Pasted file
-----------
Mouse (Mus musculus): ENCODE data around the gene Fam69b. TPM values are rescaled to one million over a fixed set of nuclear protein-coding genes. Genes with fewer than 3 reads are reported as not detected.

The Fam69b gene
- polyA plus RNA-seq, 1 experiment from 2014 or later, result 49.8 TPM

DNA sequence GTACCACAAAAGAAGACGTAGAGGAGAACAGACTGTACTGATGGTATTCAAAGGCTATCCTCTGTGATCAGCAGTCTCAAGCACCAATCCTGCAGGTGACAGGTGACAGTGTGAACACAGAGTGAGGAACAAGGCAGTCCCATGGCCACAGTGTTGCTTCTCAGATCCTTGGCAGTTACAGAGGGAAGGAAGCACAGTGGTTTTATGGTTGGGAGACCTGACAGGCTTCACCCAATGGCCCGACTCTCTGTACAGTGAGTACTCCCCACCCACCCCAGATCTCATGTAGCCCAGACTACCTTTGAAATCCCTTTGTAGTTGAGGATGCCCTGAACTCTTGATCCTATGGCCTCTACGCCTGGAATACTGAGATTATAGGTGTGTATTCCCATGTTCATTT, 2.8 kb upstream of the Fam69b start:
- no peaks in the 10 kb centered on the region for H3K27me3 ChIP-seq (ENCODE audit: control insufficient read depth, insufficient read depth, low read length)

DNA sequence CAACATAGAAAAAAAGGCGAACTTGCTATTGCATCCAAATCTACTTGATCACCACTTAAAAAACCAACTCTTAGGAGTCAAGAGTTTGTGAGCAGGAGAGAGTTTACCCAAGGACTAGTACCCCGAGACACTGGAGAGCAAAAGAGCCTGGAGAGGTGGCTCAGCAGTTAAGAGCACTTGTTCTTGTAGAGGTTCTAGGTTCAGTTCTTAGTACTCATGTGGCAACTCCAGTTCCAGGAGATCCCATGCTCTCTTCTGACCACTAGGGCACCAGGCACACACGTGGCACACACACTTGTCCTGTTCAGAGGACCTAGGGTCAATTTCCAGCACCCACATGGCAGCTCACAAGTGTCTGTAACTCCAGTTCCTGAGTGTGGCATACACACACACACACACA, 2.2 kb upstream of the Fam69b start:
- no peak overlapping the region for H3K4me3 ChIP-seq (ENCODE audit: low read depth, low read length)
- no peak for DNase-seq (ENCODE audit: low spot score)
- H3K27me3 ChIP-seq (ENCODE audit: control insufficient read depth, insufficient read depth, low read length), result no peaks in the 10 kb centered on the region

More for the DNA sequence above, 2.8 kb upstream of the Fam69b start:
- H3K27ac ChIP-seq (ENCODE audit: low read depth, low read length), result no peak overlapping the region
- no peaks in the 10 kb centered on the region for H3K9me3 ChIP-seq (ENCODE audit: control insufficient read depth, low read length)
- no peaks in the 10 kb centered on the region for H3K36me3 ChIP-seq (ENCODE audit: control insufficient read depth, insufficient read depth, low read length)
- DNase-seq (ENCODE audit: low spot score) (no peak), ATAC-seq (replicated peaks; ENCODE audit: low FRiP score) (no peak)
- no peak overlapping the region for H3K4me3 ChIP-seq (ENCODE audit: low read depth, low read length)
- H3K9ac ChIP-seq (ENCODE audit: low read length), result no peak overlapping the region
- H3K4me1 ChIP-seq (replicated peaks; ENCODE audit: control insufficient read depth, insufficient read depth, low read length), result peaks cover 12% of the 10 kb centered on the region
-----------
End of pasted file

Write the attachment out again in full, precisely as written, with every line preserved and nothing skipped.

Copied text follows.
Mouse (Mus musculus): ENCODE data around the gene Fam69b. TPM values are rescaled to one million over a fixed set of nuclear protein-coding genes. Genes with fewer than 3 reads are reported as not detected.

The Fam69b gene
- polyA plus RNA-seq, 1 experiment from 2014 or later, result 49.8 TPM

DNA sequence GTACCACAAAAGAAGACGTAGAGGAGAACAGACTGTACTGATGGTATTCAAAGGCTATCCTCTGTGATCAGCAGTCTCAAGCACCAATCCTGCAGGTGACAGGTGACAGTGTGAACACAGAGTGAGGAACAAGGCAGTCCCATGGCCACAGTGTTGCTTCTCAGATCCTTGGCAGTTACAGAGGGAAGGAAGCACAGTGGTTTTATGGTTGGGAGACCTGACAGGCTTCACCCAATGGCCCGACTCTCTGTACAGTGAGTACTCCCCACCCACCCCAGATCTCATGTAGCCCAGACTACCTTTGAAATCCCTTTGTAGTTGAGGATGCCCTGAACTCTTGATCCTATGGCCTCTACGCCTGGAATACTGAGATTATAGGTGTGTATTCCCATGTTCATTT, 2.8 kb upstream of the Fam69b start:
- no peaks in the 10 kb centered on the region for H3K27me3 ChIP-seq (ENCODE audit: control insufficient read depth, insufficient read depth, low read length)

DNA sequence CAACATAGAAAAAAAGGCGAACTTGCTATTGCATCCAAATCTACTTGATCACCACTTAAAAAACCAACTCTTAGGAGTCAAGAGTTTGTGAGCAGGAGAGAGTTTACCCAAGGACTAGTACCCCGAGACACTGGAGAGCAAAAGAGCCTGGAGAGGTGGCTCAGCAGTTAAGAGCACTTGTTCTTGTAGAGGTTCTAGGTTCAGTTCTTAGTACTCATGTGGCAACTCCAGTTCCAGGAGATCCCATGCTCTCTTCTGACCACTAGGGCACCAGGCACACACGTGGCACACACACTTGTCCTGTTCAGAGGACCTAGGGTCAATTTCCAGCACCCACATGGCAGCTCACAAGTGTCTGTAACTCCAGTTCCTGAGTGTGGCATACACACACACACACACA, 2.2 kb upstream of the Fam69b start:
- no peak overlapping the region for H3K4me3 ChIP-seq (ENCODE audit: low read depth, low read length)
- no peak for DNase-seq (ENCODE audit: low spot score)
- H3K27me3 ChIP-seq (ENCODE audit: control insufficient read depth, insufficient read depth, low read length), result no peaks in the 10 kb centered on the region

More for the DNA sequence above, 2.8 kb upstream of the Fam69b start:
- H3K27ac ChIP-seq (ENCODE audit: low read depth, low read length), result no peak overlapping the region
- no peaks in the 10 kb centered on the region for H3K9me3 ChIP-seq (ENCODE audit: control insufficient read depth, low read length)
- no peaks in the 10 kb centered on the region for H3K36me3 ChIP-seq (ENCODE audit: control insufficient read depth, insufficient read depth, low read length)
- DNase-seq (ENCODE audit: low spot score) (no peak), ATAC-seq (replicated peaks; ENCODE audit: low FRiP score) (no peak)
- no peak overlapping the region for H3K4me3 ChIP-seq (ENCODE audit: low read depth, low read length)
- H3K9ac ChIP-seq (ENCODE audit: low read length), result no peak overlapping the region
- H3K4me1 ChIP-seq (replicated peaks; ENCODE audit: control insufficient read depth, insufficient read depth, low read length), result peaks cover 12% of the 10 kb centered on the region